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Should you provide an Indemnity?

Indemnity clauses are frequently included in contracts, whether they are simple contracts or complex commercial contracts.  However, simply because indemnity clauses are common, their importance should not be understated.  Indemnity clauses can play an important role in managing the risks associated with commercial transactions, but can have serious consequences for parties entering into them.

In general terms, an indemnity is a promise made by one party (“the indemnifier”) to cover loss or damage suffered by another party (“the principal”) which may be suffered as a result of a specified event.

An indemnity clause can often go above and beyond what would be available under a claim for breach of contract. It is common to see indemnity clauses that are so wide that they make the indemnifier liable for the costs and expenses of the principal even if there has been no breach of contract, and/or make the indemnifier liable for damage suffered by the conduct of a third party (strangers to the contract).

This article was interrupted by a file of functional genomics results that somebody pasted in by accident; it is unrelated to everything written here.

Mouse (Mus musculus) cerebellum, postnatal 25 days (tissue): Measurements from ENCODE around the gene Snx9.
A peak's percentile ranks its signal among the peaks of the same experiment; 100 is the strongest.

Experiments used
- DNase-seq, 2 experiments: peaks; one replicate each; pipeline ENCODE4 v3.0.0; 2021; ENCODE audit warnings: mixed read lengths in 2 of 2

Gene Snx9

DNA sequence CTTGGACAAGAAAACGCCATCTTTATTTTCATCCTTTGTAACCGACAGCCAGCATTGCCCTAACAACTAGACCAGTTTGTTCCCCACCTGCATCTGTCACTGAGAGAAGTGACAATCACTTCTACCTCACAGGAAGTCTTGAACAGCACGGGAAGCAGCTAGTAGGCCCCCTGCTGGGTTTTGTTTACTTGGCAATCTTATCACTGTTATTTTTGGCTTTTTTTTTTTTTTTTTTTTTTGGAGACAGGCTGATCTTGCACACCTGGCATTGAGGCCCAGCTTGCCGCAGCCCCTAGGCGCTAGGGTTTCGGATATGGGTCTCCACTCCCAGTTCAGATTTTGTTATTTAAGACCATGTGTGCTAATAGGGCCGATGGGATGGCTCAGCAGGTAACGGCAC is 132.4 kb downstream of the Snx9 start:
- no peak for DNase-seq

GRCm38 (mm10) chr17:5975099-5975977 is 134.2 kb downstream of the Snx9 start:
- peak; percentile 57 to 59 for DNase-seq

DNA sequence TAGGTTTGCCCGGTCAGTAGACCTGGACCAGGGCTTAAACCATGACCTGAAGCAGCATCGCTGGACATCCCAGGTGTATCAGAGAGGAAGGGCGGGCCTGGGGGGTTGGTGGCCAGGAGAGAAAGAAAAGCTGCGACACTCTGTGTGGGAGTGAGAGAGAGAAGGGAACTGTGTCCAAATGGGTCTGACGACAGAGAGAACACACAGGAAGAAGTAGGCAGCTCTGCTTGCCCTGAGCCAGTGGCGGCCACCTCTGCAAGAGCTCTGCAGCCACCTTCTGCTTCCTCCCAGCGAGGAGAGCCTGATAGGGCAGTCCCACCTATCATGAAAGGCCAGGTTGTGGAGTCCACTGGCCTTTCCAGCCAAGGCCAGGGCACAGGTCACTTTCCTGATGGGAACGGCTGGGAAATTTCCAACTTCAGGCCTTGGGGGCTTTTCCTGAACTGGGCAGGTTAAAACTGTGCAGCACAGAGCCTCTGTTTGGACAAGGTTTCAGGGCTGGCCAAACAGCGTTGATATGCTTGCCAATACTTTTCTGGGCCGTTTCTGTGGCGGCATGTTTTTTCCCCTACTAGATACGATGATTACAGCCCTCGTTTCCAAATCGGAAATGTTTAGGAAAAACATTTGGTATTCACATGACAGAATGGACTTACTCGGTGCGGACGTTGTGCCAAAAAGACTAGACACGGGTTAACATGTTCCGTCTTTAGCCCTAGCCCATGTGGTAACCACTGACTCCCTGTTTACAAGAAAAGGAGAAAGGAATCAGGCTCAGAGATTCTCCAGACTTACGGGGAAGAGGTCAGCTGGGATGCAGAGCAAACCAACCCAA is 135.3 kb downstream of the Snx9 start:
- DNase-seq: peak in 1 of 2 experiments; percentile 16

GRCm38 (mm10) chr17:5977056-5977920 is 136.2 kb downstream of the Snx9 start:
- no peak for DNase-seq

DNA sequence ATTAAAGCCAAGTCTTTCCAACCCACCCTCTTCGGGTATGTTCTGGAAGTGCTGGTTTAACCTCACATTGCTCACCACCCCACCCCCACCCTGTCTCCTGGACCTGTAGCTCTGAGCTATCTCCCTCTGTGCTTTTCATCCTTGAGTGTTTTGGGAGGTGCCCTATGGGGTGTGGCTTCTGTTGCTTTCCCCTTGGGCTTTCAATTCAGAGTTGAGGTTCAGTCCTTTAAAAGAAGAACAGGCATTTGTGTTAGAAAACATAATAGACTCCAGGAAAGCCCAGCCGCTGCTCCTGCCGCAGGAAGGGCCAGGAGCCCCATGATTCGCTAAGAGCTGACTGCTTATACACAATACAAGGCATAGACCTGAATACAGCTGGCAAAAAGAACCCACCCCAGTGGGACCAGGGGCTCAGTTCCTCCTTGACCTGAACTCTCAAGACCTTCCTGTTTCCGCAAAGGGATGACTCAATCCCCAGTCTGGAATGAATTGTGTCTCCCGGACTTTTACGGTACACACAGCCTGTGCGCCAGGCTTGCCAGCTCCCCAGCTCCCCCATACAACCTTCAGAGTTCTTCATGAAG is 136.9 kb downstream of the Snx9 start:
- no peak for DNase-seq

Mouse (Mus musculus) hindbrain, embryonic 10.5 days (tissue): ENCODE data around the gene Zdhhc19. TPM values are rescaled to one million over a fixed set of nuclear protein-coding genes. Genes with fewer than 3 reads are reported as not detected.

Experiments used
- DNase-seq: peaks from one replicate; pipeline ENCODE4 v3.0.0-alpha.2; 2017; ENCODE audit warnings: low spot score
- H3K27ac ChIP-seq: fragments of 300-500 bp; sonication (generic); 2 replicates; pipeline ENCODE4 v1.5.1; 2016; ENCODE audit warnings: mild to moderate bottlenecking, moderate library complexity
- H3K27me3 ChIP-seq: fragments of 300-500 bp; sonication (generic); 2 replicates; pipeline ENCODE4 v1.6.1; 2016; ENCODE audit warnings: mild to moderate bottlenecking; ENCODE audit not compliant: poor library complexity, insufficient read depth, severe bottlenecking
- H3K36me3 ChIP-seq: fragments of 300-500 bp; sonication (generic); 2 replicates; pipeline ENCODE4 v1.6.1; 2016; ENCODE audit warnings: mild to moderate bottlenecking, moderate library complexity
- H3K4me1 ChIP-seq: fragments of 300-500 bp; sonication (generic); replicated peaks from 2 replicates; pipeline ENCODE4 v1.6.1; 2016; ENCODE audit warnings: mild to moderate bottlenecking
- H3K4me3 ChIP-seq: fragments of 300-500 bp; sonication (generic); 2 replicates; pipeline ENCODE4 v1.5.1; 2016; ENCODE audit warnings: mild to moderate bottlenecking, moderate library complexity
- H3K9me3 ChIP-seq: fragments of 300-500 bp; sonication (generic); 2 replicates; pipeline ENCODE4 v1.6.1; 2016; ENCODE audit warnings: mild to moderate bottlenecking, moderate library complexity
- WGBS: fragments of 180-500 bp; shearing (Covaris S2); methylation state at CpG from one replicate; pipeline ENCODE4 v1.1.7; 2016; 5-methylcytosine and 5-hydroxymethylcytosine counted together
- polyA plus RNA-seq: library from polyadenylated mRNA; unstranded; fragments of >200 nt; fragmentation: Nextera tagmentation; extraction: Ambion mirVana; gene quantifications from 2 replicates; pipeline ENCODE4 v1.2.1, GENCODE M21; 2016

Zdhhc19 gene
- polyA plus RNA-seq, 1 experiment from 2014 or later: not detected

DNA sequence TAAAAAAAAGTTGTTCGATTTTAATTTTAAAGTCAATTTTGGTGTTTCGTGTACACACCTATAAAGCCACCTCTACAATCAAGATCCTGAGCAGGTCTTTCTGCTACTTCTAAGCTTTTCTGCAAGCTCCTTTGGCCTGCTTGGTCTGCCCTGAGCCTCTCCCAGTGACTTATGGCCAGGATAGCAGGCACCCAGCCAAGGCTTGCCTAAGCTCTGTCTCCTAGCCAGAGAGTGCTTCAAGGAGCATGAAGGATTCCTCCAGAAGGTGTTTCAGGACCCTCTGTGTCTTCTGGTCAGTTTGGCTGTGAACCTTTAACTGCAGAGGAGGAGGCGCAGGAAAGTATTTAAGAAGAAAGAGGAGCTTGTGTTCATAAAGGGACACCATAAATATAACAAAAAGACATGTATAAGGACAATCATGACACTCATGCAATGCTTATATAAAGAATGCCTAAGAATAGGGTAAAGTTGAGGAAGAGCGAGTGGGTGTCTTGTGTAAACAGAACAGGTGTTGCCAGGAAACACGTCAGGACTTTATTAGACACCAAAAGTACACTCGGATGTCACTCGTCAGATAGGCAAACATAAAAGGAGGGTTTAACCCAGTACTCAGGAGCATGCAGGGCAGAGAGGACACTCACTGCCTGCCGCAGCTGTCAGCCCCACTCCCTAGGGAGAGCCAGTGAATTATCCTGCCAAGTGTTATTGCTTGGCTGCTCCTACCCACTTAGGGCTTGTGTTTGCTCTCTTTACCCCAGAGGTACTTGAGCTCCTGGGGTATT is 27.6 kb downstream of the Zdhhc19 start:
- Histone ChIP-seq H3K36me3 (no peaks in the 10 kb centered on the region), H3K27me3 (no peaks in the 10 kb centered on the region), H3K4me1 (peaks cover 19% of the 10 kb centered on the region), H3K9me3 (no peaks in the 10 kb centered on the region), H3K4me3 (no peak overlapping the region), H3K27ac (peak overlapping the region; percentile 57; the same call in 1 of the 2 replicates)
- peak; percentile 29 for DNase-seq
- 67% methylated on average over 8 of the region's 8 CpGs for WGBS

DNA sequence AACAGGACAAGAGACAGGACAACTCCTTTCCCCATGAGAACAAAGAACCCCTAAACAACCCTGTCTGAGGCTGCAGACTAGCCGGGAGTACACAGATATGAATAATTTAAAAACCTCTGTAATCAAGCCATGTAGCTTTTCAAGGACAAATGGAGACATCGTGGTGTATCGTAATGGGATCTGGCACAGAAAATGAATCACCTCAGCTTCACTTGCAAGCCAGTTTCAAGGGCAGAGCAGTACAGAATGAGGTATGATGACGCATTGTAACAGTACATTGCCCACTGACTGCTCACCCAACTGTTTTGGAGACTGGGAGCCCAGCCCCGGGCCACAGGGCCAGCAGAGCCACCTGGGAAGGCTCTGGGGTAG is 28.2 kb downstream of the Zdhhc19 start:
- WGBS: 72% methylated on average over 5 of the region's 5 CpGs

Under a claim for breach of contract, the party making the claim is under a duty to mitigate loss. Indemnity clauses can modify this positon with the result that it may increase the losses to be paid for by the indemnifier.

The principal is the party who receives the benefits on an indemnity. Any person considering providing an indemnity should carefully consider whether it is required for the transaction to proceed, and the potential consequences. Consideration should be given to any applicable insurance policies to ensure that providing an indemnity does not put any insurance cover at risk. It is prudent to obtain legal advice prior to providing an indemnity.

Liability limited by a scheme approved under the Professional Standard Legislation

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